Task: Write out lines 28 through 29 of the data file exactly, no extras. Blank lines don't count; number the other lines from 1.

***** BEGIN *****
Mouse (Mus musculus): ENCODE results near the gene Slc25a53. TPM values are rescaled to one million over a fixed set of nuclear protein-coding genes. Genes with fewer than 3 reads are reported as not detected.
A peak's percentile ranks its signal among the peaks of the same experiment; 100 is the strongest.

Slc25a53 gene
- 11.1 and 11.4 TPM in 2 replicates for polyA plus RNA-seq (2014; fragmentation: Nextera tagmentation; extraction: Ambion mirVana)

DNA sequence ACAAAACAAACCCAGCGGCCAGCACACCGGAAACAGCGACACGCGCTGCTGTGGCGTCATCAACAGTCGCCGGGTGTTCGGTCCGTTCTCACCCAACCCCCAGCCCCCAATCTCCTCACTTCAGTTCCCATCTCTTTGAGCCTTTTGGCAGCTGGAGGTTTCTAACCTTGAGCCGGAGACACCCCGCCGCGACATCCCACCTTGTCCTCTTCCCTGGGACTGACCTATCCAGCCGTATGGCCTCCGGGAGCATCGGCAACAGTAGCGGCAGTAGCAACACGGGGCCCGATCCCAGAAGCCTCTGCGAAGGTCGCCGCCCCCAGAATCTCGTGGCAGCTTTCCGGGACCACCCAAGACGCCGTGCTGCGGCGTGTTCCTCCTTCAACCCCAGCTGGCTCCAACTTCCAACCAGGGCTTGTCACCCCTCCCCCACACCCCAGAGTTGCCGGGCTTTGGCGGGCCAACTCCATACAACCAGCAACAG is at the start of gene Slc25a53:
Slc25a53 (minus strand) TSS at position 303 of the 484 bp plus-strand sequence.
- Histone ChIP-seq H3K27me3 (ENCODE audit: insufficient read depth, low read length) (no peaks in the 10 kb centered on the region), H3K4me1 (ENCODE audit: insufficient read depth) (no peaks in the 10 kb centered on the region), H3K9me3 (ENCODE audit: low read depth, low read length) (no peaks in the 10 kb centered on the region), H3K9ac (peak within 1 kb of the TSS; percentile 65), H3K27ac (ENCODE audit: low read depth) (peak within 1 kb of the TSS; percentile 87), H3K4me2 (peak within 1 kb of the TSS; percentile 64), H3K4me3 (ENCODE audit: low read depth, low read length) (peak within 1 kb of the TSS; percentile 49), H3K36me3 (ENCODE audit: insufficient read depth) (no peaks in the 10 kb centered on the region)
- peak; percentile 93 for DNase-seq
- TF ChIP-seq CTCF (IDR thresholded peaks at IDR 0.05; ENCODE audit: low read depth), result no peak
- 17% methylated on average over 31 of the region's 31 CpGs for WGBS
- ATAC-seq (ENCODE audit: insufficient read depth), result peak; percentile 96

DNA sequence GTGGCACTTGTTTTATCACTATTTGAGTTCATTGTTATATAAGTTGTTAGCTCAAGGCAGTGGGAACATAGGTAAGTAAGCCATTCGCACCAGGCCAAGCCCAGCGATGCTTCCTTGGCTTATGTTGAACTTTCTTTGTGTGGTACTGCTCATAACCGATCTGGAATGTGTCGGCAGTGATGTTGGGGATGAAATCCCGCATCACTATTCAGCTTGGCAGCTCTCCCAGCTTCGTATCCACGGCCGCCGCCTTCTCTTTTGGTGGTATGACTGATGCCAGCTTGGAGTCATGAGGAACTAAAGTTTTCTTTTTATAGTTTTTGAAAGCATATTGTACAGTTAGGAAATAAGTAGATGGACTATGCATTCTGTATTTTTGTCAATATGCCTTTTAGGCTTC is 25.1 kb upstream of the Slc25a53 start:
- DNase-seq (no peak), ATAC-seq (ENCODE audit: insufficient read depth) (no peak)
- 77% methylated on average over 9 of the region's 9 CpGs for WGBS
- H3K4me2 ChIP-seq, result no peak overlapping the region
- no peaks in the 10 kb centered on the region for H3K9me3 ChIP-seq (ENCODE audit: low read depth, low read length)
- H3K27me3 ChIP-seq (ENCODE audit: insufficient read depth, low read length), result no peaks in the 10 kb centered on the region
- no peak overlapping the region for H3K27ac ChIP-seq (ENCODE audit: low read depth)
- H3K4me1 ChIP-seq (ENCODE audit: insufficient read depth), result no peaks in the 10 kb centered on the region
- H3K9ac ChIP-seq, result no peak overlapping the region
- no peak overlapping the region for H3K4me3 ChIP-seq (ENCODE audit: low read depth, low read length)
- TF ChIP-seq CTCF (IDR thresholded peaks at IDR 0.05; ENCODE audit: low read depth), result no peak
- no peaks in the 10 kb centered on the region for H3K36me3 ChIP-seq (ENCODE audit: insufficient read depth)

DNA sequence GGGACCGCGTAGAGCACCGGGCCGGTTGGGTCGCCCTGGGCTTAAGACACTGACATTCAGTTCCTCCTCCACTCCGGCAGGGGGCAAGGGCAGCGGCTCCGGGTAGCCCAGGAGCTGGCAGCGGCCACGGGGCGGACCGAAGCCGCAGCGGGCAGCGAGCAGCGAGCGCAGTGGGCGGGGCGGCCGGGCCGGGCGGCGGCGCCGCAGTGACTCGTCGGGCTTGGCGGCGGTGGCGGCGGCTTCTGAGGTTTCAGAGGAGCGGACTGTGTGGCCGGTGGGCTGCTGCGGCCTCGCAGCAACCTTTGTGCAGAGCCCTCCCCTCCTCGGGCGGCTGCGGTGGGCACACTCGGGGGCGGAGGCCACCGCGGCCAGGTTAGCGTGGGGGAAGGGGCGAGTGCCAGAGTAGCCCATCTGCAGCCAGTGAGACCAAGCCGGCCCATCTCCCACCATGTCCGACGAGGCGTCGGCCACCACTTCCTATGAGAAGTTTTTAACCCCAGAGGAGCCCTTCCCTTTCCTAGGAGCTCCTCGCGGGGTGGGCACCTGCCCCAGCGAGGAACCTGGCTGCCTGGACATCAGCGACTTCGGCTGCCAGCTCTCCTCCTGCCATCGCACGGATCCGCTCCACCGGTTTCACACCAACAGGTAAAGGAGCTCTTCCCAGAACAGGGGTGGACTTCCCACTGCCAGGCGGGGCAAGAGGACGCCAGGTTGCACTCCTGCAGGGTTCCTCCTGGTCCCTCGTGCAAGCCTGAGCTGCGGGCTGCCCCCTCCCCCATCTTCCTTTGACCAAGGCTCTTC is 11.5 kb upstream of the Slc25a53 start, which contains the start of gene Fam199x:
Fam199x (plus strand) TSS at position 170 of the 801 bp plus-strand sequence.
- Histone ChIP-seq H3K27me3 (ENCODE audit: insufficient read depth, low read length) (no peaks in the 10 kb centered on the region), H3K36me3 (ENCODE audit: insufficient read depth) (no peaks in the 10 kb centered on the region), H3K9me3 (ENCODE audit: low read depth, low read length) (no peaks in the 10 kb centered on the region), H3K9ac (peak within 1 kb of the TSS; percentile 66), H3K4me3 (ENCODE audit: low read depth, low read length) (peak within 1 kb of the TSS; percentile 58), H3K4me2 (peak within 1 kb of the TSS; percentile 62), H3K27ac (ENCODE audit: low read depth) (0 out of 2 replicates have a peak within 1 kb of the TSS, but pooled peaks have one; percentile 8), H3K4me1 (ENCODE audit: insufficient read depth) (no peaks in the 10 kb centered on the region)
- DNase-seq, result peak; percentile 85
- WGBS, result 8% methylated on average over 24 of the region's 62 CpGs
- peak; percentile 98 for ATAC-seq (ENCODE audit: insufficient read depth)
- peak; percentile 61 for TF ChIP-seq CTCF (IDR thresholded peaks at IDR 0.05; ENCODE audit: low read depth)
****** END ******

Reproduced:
- WGBS, result 8% methylated on average over 24 of the region's 62 CpGs
- peak; percentile 98 for ATAC-seq (ENCODE audit: insufficient read depth)